A New York Times reporter was forced to leave China after authorities failed to renew his visa, a move many interpreted as an act of retribution after the paper's reporting on the private wealth of government officials.
Veteran China correspondent Austin Ramzy posted several messages to Twitter before leaving on a flight from the Beijing airport Thursday, saying he was sad to be leaving and hopes to return soon.
Ramzy is the second Times correspondent in 13 months forced to leave mainland China because of failure to receive a visa.
In 2012, the Times published a report detailing the alleged massive wealth accumulated by the family of then-Premier Wen Jiabao.
Beijing responded immediately and angrily, blocking the Times website in China and slamming the paper for having "ulterior motives."
The Times said authorities have also refused to issue new journalist visas to several of its other China reporters.
Chinese foreign ministry spokesman Qin Gang this week denied Ramzy was "expelled," saying authorities were simply following Chinese law. Qin said Ramzy did not follow proper visa application procedures last year after leaving Time magazine, his previous employer in China.
The New York Times said it filed a visa application for Ramzy in June, but was not alerted to any problems until December, when his visa was about to expire. Although China offered him a one-month temporary visa, the process was not completed in time, and he was forced to leave.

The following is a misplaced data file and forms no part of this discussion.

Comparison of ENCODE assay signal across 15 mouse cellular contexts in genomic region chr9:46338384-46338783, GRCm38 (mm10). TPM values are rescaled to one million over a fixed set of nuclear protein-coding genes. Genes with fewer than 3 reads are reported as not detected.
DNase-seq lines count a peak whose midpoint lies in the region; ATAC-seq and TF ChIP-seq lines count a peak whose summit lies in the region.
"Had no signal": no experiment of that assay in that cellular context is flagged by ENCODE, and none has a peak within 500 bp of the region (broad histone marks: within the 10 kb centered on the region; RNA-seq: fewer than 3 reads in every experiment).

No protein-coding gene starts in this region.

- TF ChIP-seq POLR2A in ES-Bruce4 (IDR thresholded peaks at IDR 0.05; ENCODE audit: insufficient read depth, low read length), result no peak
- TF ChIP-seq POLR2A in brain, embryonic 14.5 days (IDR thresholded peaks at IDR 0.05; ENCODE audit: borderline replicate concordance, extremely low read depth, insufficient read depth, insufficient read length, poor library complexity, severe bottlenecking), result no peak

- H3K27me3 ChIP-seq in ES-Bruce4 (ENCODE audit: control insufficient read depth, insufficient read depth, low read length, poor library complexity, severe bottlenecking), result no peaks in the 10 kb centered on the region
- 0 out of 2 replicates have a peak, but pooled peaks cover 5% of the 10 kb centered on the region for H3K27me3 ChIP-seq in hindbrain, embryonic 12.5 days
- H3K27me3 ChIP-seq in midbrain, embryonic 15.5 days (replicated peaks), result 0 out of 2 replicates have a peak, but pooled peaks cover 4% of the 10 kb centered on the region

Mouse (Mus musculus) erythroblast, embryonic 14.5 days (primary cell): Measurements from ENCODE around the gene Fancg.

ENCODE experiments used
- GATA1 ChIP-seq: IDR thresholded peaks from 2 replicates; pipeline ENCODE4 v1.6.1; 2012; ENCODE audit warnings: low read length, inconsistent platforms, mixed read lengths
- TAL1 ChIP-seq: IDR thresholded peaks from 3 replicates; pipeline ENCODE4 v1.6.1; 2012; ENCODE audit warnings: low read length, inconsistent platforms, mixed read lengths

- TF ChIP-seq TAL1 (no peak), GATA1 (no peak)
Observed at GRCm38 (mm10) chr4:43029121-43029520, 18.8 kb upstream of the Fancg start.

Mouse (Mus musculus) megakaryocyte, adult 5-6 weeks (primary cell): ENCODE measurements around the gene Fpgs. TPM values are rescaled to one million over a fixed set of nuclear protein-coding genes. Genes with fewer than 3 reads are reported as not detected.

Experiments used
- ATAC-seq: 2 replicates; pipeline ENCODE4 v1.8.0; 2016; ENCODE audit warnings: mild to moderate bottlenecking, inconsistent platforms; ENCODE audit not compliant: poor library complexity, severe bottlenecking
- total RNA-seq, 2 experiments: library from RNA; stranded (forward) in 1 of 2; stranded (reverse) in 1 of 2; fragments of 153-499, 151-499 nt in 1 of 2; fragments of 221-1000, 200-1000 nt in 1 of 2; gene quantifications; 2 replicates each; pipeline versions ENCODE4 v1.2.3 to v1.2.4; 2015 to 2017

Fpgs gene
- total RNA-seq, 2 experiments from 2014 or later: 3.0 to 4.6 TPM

Many of Ramzy's colleagues in the foreign press, who have also complained of restrictions by Chinese authorities, responded sympathetically.
The Foreign Correspondents' Club of China said in a statement Wednesday it "strongly regrets" Ramzy has been forced to leave. It noted it is "difficult to avoid the conclusion that the authorities are punishing the New York Times for articles it published concerning Wen Jiabao and his family," adding this behavior "falls well short of international standards."
Edward Wong, a New York Times correspondent in Beijing, tweeted Thursday that "China is making futile attempts to influence news coverage by blocking journalist visas and global websites."
U.S. Vice President Joe Biden last year raised the issue of China's crackdown on Western news media with top Chinese leaders during a visit to Beijing. Since then, China has made some progress on processing dozens of journalist visa applications for foreign reporters.
Although Ramzy was required to leave the country, the Times announced his reporting on China will continue, at least temporarily, from Taiwan.